Monday, 11 February 2019

Saturday 9th February 2019  

On Wednesday some of our Churchyard survey team went over to the lovely market town of Settle in neighbouring Ribblesdale at the request of the History Group there. They have nearly completed a survey of the large churchyard of the parish church of The Holy Ascension, with an extensive photographic record and transcriptions of the memorial inscriptions.

The condition of the majority of the gravestones is very good, but there were three that could not be read. So we gladly agreed to come over and take some RTI pictures.  It was a perfect day for RTI photography – only a very slight breeze, an overcast but not too grey a sky, and it wasn’t raining. 
While 3 of us demonstrated the RTI technique, Sue and the Settle people exchanged information and some thoughts on churchyard surveying.

The old Settle churchyard (as distinct from the modern extensions at the far end) contains a wide variety of memorial types including the ubiquitous pedestal crosses. A good proportion of kerbstones survive – thankfully not removed for the sake of easier grass-cutting. The standard of the gravestones is generally high quality – apart from the three selected for RTI the condition is very good, with few signs of weathering. 
This headstone is too badly eroded even for RTI to help reveal the inscription

There are also some interesting designs – one which particularly caught my eye was a dismantled pedestal cross with art nouveau style carving – despite being a popular style in the early 20th Century for interior design and furnishings, I have so far found few examples of this style in parish churchyard memorials.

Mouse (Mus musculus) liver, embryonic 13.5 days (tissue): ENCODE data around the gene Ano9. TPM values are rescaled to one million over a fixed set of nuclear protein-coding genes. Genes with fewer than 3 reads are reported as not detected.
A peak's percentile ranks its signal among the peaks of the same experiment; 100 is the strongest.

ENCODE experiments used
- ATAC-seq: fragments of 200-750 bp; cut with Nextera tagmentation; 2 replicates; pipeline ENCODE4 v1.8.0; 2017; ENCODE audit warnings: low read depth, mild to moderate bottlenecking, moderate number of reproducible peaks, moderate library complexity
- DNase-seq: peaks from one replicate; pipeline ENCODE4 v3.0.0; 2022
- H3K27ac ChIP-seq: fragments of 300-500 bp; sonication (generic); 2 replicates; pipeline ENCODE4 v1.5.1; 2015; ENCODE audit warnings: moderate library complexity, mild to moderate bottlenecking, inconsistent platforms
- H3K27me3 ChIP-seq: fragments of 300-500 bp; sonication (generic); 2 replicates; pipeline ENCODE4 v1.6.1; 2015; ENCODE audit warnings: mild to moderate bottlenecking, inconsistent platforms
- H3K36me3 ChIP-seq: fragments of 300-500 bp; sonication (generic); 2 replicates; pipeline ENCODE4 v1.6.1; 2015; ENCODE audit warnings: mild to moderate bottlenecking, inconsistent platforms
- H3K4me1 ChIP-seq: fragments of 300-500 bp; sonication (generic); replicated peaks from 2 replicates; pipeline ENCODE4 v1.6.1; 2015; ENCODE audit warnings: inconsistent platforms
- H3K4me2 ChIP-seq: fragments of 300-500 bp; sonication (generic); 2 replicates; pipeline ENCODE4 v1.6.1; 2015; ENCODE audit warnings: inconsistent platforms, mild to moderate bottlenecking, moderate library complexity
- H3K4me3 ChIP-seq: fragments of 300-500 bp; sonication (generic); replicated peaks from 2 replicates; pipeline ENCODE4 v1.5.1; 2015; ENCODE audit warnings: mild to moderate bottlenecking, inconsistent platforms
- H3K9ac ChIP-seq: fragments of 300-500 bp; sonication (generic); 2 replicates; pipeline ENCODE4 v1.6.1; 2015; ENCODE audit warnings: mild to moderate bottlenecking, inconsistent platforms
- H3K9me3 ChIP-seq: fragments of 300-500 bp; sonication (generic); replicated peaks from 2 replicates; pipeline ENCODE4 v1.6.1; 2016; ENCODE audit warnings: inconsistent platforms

We finished in time for lunch and walked the few hundred yards into the town centre to a coffee shop where we continued our exchange of ideas, and compared methodology and project objectives. It was an extremely useful and enjoyable exercise – talking through different approaches and different reasons for recording gravestones. 

It was a very different meeting that we had on Saturday as Nicole and Gareth came over to discuss the progress of the DEBS project (Discovering England’s Burial Spaces, Centre for Digital Heritage at The University of York). 

We had a really interesting day going through the designs for the gravestones database, and tweaking some of the data fields. It brought into sharp focus the need to design databases with community groups specifically in mind, a rather different proposition from designing for academics.

Thanks, Sue, for a great buffet lunch!

Jane Lunnon.